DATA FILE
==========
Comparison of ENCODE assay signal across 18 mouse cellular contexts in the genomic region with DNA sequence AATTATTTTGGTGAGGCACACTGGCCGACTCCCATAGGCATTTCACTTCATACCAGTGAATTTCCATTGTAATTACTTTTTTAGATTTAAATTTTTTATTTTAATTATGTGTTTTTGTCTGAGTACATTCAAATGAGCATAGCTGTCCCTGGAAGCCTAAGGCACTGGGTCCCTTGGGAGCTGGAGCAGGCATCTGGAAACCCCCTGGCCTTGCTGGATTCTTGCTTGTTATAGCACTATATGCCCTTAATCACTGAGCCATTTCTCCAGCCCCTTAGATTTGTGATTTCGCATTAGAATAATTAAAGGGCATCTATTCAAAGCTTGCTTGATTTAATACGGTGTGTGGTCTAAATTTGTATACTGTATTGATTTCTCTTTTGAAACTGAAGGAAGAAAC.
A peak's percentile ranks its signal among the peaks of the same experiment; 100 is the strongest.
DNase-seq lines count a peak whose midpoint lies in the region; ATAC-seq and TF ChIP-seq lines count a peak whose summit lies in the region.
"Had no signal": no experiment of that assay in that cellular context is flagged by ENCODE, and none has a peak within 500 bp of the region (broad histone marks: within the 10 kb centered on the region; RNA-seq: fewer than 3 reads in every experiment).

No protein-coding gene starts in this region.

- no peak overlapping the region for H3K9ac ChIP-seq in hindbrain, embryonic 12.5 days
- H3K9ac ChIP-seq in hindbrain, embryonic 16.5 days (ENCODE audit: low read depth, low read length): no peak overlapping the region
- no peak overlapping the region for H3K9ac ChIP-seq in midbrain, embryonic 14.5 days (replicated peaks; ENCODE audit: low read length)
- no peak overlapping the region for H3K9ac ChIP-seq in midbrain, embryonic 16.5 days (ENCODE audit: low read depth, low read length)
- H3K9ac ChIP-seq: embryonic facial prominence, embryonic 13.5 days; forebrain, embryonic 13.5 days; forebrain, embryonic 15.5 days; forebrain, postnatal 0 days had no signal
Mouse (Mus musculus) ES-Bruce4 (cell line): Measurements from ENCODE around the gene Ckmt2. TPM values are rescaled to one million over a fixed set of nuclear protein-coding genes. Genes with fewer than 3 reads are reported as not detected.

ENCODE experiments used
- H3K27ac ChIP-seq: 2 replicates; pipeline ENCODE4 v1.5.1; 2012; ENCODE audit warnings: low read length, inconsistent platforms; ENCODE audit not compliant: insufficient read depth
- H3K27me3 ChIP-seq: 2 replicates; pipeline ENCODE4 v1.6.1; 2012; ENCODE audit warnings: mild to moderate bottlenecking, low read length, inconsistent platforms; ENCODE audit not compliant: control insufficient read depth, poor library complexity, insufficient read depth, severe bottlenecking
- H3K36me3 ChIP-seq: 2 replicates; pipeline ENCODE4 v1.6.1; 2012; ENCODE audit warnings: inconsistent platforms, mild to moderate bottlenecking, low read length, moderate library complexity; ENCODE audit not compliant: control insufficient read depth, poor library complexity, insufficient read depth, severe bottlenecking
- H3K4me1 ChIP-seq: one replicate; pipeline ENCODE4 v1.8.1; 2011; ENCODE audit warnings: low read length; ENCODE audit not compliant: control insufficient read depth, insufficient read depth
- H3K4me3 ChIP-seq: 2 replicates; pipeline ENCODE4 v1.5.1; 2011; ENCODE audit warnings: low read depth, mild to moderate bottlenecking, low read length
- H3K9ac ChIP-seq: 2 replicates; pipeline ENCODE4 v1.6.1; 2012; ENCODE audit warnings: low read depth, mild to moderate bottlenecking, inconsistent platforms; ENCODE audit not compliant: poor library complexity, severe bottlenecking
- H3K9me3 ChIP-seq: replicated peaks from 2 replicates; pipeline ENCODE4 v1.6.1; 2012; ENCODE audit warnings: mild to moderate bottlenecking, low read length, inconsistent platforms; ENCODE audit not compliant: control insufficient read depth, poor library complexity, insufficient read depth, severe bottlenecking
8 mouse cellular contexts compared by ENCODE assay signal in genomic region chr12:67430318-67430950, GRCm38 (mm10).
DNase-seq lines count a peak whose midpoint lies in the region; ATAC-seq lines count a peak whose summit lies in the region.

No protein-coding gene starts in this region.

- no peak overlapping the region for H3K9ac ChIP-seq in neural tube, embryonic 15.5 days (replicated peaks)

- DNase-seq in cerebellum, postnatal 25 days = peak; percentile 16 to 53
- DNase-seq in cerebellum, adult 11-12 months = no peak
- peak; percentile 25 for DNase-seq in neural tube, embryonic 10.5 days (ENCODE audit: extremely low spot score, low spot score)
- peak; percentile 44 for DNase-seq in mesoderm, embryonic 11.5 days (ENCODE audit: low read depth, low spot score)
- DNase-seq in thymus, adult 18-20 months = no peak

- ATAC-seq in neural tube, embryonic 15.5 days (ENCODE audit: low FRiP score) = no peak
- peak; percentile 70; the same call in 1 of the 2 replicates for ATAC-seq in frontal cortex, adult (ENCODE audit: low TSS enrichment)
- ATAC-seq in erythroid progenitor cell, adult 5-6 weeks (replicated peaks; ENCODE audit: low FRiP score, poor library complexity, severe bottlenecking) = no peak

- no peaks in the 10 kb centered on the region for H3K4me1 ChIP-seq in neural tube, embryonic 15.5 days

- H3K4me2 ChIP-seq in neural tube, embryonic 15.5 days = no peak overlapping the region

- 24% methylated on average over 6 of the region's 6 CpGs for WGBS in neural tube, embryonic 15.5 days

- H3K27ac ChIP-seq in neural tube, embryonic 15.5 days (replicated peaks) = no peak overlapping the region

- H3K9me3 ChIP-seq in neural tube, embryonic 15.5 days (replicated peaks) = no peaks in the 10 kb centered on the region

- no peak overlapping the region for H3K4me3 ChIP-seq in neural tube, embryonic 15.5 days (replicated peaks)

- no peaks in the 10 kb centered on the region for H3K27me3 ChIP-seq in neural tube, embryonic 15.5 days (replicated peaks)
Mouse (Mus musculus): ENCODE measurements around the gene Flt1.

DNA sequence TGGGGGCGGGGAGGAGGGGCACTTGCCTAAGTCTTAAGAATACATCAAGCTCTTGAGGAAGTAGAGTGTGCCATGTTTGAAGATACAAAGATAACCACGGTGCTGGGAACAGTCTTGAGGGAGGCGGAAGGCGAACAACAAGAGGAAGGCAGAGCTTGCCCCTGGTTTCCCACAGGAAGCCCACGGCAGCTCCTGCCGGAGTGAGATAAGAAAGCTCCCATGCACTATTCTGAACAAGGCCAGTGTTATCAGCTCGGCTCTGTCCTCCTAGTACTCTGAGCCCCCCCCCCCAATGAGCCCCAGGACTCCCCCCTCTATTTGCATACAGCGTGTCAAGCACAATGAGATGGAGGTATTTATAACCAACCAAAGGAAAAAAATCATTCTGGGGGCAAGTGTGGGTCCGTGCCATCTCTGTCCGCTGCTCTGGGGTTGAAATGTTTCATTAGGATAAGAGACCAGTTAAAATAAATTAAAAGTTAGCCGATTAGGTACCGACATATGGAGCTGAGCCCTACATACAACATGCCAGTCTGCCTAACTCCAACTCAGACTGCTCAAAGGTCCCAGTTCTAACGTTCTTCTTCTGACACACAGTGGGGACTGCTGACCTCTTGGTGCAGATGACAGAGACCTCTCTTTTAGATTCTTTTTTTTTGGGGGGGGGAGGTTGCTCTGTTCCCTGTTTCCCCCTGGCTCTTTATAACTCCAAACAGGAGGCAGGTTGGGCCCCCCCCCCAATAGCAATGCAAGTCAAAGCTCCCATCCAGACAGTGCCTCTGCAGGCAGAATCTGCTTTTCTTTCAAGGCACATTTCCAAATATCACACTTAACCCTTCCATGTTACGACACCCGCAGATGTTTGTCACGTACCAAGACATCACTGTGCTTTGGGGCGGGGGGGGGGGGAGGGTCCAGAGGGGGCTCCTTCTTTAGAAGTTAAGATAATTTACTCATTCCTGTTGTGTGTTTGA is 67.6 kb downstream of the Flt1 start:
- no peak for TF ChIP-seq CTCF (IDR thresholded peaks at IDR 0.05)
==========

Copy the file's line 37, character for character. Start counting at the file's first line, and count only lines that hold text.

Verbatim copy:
- no peak overlapping the region for H3K4me3 ChIP-seq in neural tube, embryonic 15.5 days (replicated peaks)